If, on the other hand, Your Grace was referring to the position of Her Majesty vis-à-vis the Church of England then, yes, such a situation could in theory arise. The Anglican Church of Australia (or any church of the Anglican Communion) could in theory speak out against the position of the Queen as Supreme Governor of the Church of England, even threatening to break off fellowship.

As one of Your Grace's Australian communicants and one of Her Majesty's loyal Australian subjects I would, however, say that it is unlikely in the extreme that the Anglican Church of Australia would ever do so. Most Australian Anglicans neither know nor care about the governance of the Church of England. And of those that do almost all would take the view that it is for the Church of England to decide how it is governed.

But although unlikely in the extreme, Your Grace's point is admittedly a theoretical possibility. In such a case ++Cantuar would be perfectly entitled to speak out. In fact, I would expect him to. Just as it is not for the Church of England to pass judgement on the constitutional relationship between church and monarch in Australia it is, by the same token, not for the Anglican Church of Australia to pass judgement on the constitutional relationship between monarch and church in England.

25 November 2010 at 16:10  
Blogger Archbishop Cranmer said...

Mr/Miss/Mrs/Ms An Australian,

His Grace thanks you for pointing out his typos: he has clarified his meaning.

He has had a rather pressured day, and thanks you for bearing with his imprecisions and fallibilities.

25 November 2010 at 16:20  
Blogger Arden Forester said...

By its essence the Covenant is un-Anglican. But then, there are some who deny so much that they become something else. Anglican Patrimony is whatever you want it to be it seems. I attend an Anglican church with the Mass of Paul VI as central to its daily worship. I have been brought up believing that the term "church" means the Holy Catholic Church of the creeds. My Anglican Patrimony is in another world from that of, say Katherine Jefferts Schori, who doesn't think that Jesus is the only way to salvation, doesn't think the sacraments are unchangeable or unalterable, and who is perfectly at ease with adapting to the ways of the world.

Comprehensiveness is one thing. Promoting non credal beliefs is quite another. I just wonder who Synod thinks is going to police this covenant and who is going to break it. Humpty Dumpty may need consulting.

25 November 2010 at 18:07  
Anonymous Oswin said...

I wholly agree with Your Grace. The wider 'Anglican Community' is one thing, the Church of England is quite another altogether!

25 November 2010 at 18:32  
Anonymous John Knox said...

You Grace does not seem to be aware of the finer details of the history of your own church...

Synods ARE NOT in the best tradition of the Church of England at all.

The synod only exists since 1970!

Provisions for a synod-like body were only made in 1919: Church of England Assembly (Powers) Act 1919

Why? Because the general populace was fed-up with an autocratic church that had blessed a war in which nearly a generation of boys died. Nobody trusted the former authorities anymore and general voting rights came in otherwise to prevent revolution. Of course when everythings else had been put in place that general voting rights couldn't make a real difference (read Chesterton how is was done).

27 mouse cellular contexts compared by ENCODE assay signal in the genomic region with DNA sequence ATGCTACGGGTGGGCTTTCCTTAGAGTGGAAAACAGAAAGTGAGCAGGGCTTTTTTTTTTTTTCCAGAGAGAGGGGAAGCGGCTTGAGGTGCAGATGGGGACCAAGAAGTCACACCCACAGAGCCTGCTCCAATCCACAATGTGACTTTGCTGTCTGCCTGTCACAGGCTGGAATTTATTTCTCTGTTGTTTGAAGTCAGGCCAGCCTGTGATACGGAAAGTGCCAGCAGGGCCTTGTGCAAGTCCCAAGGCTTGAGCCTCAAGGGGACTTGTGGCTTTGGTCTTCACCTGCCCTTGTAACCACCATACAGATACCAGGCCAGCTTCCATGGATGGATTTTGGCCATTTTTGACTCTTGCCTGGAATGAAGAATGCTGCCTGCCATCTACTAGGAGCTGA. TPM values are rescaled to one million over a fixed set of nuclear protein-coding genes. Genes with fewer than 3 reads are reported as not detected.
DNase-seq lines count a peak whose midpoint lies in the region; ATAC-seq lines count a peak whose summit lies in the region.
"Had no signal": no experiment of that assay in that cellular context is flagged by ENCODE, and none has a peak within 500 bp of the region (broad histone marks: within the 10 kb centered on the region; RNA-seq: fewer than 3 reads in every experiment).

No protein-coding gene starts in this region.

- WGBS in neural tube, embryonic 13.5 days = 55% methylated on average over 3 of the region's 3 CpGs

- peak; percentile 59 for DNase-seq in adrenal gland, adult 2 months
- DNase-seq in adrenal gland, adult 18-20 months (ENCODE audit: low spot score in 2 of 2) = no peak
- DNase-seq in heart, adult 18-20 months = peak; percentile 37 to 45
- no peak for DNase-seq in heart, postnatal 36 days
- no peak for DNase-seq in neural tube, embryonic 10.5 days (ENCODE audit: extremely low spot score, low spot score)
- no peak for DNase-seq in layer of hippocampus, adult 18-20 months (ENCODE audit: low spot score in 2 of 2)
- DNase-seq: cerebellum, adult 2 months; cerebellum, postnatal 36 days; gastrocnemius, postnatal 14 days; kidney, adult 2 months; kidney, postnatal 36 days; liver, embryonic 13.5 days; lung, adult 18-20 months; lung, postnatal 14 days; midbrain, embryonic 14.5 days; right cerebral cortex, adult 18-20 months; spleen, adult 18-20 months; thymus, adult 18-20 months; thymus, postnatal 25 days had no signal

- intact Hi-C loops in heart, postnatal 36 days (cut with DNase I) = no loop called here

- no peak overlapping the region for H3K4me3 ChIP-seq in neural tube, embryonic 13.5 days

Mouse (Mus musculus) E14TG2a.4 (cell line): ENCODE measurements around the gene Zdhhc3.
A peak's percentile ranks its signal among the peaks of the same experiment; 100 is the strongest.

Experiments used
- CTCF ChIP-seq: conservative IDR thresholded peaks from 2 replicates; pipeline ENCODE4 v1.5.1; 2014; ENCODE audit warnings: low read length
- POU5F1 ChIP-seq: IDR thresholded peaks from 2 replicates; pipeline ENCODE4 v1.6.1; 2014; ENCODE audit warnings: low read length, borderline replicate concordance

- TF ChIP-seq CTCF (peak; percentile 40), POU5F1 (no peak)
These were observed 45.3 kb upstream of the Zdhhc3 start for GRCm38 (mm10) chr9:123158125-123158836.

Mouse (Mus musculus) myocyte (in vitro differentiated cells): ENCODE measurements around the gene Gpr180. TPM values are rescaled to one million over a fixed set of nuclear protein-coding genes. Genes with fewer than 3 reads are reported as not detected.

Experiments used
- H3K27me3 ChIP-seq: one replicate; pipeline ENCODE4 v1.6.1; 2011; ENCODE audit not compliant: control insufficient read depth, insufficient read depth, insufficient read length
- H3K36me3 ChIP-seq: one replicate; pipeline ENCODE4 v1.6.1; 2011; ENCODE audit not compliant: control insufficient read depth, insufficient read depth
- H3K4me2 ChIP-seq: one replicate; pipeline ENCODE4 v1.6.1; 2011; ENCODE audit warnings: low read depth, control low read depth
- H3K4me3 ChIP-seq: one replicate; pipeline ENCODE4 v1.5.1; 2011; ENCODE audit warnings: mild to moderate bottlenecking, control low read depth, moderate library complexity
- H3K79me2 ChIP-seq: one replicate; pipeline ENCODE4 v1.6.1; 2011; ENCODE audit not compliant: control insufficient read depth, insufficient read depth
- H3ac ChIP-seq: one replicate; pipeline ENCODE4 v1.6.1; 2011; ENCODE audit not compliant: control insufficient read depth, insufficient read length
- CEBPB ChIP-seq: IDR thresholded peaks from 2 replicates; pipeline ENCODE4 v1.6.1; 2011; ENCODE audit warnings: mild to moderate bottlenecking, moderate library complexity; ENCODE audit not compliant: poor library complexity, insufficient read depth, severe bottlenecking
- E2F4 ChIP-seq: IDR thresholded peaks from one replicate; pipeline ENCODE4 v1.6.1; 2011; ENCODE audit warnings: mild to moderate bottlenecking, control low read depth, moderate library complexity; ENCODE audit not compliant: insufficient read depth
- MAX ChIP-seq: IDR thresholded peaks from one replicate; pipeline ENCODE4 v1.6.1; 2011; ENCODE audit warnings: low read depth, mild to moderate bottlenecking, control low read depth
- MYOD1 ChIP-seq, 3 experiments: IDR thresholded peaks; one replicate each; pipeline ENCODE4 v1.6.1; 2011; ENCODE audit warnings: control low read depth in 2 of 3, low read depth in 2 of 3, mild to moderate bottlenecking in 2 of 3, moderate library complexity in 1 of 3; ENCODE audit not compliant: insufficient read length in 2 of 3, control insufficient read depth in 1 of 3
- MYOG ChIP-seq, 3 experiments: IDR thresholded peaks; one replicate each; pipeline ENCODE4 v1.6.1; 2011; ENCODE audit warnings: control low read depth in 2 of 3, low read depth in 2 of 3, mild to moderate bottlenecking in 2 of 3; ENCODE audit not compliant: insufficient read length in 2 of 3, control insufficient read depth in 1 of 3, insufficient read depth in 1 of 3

Best traditions of the Cof E? Ha, ha! Do I still have a foot? Ha, ha.

For the best traditions of the CofE, don't go back to the Empire, but to the only real days of Commonwealth.

Indeed, for a few years the CofE had synods and major assemblies.
Why, because it had adopted Presbyterian church governement during the British Commonwealth, that is why!

The Restoration and your newly installed precious Roman Catholic supreme governor at the time wouldn't have a bar of them. Best traditions of the Church of England!
Now this same authority has been gathering what the ancient Church of England would consider "sexual perverts" around the supreme seat of governance: Jagger & John as her appointed knights. Hardly St John is it?

Dear Cranmer, as counter-offer for Benedict's, I invite you to become Presbyterian again...

25 November 2010 at 18:40  
Anonymous not a machine said...

Couldnt agree more your grace , the church held in so much reverence by my forfathers has turned into a contempory discussion .There may be some belief that its some sort of post empire remnant , but then that would be denying what influence for good it had in those times.
I have just purchased my first king james bible (oxford edition) and have enjoyed reading Cyril Garbut :The claims of the church of England , how different Mr Garbutts love of our foundation of the Anglican Faith to the one currently in the laboratory.

I wonder if the synod has been taken over by trick or treat philosphers !

25 November 2010 at 19:00  
Anonymous Petronius said...

Thank you, Your Grace, for this thoughtful and well-written article. As a Catholic (and therefore an 'outsider looking in'), many of your articles deepen my understanding and appreciation of the Protestant view of what the Church is. This article is one of them, as the issue at hand goes very deep into the roots of what 'Church' is and isn't.

Your conclusion here ("The ArchB. of C should be wholly concerned with leading the Church of England, [and] not distracted [with perpetuating a pretence of communion between disparate factions]") is interesting.

On the one hand, I think that +RW must be mindful of the Church as the manifestation of the Body Of Christ (ie, that it should be one body, not many), and thus, if at all possible, he should seek to preserve unity rather than effect further dissolution.
On the other hand, sometimes a clear decision must be made: If certain factions within the church are promoting a view which is fundamentally and irresolvably at odds with the Gospel, then the ArchB. must act decisively and cut those factions off from the communion.